ELECTRONICS: Maxim Integrated Products introduces the MAX5969A/MAX5969B, IEEE(R) 802.3af/at-compliant interface controllers for PoE+ PDs (powered devices). These devices meet all IEEE 802.3at specifications and are backwards compatible with the IEEE 802.3af standard. These controllers can withstand transient voltage spikes up to 100V (abs maximum) without the aid of external components. Additionally, integrated wall-adapter detection circuitry enables the seamless switchover from PoE power to wall power, thus simplifying PD backup-power designs. The MAX5969A/MAX5969B are well suited for high-power applications such as IP phones, wireless LAN access points, IP security cameras, and RFID readers.
These PD interface controllers provide the PD with detection and classification signatures and integrate an isolation power switch with inrush current control. During the inrush period, the devices limit the current to less than 180mA before switching to a higher current limit (720mA to 880mA) when the isolation power MOSFET is fully enhanced.
The MAX5969A/MAX5969B are available in a 10-pin TDFN-EP package and are fully specified over the -40C to +85Cextended temperature range. Prices start at $1.21.
Truchard will be presented the award at the 2014 Golden Mousetrap Awards ceremony during the co-located events Pacific Design & Manufacturing, MD&M West, WestPack, PLASTEC West, Electronics West, ATX West, and AeroCon.
Robots that walk have come a long way from simple barebones walking machines or pairs of legs without an upper body and head. Much of the research these days focuses on making more humanoid robots. But they are not all created equal.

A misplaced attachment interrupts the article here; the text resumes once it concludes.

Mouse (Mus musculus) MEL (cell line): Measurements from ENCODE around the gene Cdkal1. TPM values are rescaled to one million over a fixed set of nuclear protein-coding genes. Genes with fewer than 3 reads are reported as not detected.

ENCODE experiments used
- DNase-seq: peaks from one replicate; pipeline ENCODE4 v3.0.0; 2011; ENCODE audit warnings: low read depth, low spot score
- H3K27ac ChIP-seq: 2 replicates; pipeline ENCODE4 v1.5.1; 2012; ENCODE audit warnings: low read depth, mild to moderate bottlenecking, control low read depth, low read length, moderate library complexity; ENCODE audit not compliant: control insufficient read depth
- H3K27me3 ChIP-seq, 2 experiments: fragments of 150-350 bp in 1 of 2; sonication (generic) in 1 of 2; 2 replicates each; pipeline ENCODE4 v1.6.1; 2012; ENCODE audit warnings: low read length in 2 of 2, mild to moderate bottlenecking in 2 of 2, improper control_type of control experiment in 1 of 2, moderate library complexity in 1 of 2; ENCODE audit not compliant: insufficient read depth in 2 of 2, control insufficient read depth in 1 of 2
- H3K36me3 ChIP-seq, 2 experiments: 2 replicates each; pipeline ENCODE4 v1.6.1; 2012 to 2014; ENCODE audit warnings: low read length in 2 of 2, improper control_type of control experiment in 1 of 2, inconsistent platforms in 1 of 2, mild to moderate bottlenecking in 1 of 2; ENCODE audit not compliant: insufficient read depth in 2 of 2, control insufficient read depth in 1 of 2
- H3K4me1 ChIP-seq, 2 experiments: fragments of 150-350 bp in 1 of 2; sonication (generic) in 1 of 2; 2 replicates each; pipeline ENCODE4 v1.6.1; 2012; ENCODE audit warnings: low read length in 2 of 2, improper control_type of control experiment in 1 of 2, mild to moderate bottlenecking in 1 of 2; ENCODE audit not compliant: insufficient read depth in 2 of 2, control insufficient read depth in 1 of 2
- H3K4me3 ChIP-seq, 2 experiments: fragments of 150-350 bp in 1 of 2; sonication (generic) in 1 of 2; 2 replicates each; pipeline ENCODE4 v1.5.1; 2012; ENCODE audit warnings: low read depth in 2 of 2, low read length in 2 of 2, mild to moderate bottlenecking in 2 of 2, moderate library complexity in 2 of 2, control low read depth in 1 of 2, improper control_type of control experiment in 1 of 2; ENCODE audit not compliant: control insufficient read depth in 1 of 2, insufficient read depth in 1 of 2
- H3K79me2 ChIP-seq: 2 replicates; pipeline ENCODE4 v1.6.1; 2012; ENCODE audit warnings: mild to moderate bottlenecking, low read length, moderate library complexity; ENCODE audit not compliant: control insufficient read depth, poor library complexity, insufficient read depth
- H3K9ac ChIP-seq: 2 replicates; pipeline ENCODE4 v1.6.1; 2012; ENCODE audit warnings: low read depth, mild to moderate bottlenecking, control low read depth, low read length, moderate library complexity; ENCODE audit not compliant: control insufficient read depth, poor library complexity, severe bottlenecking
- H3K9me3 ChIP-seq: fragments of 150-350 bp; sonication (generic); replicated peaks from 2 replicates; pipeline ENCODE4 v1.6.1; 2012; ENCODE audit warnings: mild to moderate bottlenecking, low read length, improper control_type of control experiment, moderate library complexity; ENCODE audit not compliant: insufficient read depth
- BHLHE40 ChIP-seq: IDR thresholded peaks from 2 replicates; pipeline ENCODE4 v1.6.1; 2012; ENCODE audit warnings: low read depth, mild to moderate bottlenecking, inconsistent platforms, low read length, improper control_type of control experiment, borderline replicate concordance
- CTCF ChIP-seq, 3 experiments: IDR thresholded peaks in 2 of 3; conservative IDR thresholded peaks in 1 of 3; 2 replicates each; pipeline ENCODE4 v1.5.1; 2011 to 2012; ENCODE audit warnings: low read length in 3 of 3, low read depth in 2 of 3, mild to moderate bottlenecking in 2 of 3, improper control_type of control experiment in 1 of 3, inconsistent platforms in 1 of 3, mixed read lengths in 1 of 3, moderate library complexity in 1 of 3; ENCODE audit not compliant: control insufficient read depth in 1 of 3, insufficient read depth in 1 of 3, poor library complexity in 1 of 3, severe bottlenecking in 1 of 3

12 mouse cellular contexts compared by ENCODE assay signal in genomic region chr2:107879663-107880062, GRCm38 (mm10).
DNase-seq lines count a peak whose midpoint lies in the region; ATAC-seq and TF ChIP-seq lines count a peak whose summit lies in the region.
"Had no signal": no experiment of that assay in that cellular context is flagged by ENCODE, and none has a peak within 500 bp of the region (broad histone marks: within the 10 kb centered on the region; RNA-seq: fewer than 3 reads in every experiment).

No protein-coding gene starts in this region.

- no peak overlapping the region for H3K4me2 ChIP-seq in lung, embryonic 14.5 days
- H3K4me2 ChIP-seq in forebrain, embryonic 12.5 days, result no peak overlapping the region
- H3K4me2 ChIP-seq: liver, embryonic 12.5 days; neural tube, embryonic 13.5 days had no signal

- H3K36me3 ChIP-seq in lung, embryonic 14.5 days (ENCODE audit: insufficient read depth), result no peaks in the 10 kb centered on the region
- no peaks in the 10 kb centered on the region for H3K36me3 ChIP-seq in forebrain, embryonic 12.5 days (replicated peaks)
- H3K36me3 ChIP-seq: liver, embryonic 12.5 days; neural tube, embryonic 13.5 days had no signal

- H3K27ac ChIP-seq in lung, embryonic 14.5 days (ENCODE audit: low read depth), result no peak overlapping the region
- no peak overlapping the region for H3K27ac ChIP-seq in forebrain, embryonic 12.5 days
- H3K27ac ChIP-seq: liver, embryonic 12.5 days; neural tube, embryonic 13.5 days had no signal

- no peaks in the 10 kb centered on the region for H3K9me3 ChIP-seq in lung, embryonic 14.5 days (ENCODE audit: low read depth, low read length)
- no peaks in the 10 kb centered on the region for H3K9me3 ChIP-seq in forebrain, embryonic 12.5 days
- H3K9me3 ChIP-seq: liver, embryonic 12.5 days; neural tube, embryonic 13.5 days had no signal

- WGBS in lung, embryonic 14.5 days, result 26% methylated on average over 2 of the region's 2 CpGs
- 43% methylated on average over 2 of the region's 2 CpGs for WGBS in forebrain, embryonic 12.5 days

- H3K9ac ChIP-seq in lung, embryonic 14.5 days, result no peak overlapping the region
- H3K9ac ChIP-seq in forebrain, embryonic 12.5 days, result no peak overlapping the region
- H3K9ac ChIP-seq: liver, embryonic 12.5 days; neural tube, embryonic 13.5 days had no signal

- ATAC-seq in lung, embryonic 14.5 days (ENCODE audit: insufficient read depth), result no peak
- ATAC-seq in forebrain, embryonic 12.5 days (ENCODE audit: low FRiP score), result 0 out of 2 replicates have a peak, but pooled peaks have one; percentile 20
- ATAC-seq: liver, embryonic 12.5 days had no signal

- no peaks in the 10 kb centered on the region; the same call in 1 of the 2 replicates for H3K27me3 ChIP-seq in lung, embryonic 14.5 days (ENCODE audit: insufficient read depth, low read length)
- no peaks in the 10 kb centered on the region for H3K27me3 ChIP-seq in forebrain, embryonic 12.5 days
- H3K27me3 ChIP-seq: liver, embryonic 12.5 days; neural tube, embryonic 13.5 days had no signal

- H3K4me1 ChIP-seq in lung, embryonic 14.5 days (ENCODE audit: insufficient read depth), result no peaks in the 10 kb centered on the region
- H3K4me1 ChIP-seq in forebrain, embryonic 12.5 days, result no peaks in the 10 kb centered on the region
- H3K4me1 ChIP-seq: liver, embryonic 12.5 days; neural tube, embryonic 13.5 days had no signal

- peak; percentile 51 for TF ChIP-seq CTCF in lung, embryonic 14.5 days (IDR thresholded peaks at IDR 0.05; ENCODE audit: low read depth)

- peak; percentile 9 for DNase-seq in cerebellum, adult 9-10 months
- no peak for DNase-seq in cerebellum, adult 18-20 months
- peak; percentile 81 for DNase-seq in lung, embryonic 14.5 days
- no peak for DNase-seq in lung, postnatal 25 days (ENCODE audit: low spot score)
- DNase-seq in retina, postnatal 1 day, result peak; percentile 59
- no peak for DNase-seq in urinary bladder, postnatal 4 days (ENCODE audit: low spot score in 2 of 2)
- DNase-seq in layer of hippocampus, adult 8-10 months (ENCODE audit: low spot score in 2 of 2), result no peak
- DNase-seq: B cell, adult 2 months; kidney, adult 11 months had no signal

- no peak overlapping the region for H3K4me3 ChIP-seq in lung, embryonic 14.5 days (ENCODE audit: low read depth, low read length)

The IEEE Computer Society has named the top 10 trends for 2014. You can expect the convergence of cloud computing and mobile devices, advances in health care data and devices, as well as privacy issues in social media to make the headlines. And 3D printing came out of nowhere to make a big splash.
For industrial control applications, or even a simple assembly line, that machine can go almost 24/7 without a break. But what happens when the task is a little more complex? That’s where the “smart” machine would come in. The smart machine is one that has some simple (or complex in some cases) processing capability to be able to adapt to changing conditions. Such machines are suited for a host of applications, including automotive, aerospace, defense, medical, computers and electronics, telecommunications, consumer goods, and so on. This discussion will examine what’s possible with smart machines, and what tradeoffs need to be made to implement such a solution.